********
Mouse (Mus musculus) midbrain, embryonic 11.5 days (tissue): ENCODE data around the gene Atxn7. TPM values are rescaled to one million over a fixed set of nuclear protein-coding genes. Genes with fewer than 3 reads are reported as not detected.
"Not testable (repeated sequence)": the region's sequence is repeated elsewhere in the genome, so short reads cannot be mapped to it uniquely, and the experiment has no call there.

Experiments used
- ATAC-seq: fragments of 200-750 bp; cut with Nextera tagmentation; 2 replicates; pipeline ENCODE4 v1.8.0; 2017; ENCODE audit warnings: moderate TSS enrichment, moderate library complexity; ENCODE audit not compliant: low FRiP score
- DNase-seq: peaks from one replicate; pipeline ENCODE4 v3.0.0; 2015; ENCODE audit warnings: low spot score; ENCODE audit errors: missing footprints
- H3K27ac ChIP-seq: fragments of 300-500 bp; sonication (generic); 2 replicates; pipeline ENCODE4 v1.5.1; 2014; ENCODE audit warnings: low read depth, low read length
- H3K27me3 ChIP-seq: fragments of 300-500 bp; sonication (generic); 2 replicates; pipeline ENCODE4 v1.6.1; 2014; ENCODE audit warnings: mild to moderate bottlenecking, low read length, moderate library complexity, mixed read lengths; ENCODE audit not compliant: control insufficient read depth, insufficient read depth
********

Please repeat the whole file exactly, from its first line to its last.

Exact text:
Mouse (Mus musculus) midbrain, embryonic 11.5 days (tissue): ENCODE data around the gene Atxn7. TPM values are rescaled to one million over a fixed set of nuclear protein-coding genes. Genes with fewer than 3 reads are reported as not detected.
"Not testable (repeated sequence)": the region's sequence is repeated elsewhere in the genome, so short reads cannot be mapped to it uniquely, and the experiment has no call there.

Experiments used
- ATAC-seq: fragments of 200-750 bp; cut with Nextera tagmentation; 2 replicates; pipeline ENCODE4 v1.8.0; 2017; ENCODE audit warnings: moderate TSS enrichment, moderate library complexity; ENCODE audit not compliant: low FRiP score
- DNase-seq: peaks from one replicate; pipeline ENCODE4 v3.0.0; 2015; ENCODE audit warnings: low spot score; ENCODE audit errors: missing footprints
- H3K27ac ChIP-seq: fragments of 300-500 bp; sonication (generic); 2 replicates; pipeline ENCODE4 v1.5.1; 2014; ENCODE audit warnings: low read depth, low read length
- H3K27me3 ChIP-seq: fragments of 300-500 bp; sonication (generic); 2 replicates; pipeline ENCODE4 v1.6.1; 2014; ENCODE audit warnings: mild to moderate bottlenecking, low read length, moderate library complexity, mixed read lengths; ENCODE audit not compliant: control insufficient read depth, insufficient read depth